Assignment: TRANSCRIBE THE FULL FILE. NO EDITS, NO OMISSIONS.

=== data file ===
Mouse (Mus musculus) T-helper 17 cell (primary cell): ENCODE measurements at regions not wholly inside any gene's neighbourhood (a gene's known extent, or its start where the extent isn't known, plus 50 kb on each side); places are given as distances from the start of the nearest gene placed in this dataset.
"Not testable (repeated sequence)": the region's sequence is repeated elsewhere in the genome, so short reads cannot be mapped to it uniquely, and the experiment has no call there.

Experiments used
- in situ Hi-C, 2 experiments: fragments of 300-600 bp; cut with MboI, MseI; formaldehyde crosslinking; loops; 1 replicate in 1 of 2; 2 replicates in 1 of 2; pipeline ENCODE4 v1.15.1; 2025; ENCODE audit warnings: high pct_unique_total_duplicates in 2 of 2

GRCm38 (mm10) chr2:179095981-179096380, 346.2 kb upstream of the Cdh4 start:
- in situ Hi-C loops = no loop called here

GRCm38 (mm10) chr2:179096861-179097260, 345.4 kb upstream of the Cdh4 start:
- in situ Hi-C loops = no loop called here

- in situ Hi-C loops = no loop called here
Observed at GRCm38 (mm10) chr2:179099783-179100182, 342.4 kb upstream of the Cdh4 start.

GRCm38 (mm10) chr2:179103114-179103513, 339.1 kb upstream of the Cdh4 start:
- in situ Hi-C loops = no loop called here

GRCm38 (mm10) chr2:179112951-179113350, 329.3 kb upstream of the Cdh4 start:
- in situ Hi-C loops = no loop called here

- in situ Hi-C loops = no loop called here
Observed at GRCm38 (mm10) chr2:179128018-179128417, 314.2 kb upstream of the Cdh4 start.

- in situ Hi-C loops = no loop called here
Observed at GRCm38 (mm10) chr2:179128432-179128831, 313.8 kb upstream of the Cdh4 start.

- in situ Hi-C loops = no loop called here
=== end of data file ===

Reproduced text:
Mouse (Mus musculus) T-helper 17 cell (primary cell): ENCODE measurements at regions not wholly inside any gene's neighbourhood (a gene's known extent, or its start where the extent isn't known, plus 50 kb on each side); places are given as distances from the start of the nearest gene placed in this dataset.
"Not testable (repeated sequence)": the region's sequence is repeated elsewhere in the genome, so short reads cannot be mapped to it uniquely, and the experiment has no call there.

Experiments used
- in situ Hi-C, 2 experiments: fragments of 300-600 bp; cut with MboI, MseI; formaldehyde crosslinking; loops; 1 replicate in 1 of 2; 2 replicates in 1 of 2; pipeline ENCODE4 v1.15.1; 2025; ENCODE audit warnings: high pct_unique_total_duplicates in 2 of 2

GRCm38 (mm10) chr2:179095981-179096380, 346.2 kb upstream of the Cdh4 start:
- in situ Hi-C loops = no loop called here

GRCm38 (mm10) chr2:179096861-179097260, 345.4 kb upstream of the Cdh4 start:
- in situ Hi-C loops = no loop called here

- in situ Hi-C loops = no loop called here
Observed at GRCm38 (mm10) chr2:179099783-179100182, 342.4 kb upstream of the Cdh4 start.

GRCm38 (mm10) chr2:179103114-179103513, 339.1 kb upstream of the Cdh4 start:
- in situ Hi-C loops = no loop called here

GRCm38 (mm10) chr2:179112951-179113350, 329.3 kb upstream of the Cdh4 start:
- in situ Hi-C loops = no loop called here

- in situ Hi-C loops = no loop called here
Observed at GRCm38 (mm10) chr2:179128018-179128417, 314.2 kb upstream of the Cdh4 start.

- in situ Hi-C loops = no loop called here
Observed at GRCm38 (mm10) chr2:179128432-179128831, 313.8 kb upstream of the Cdh4 start.

- in situ Hi-C loops = no loop called here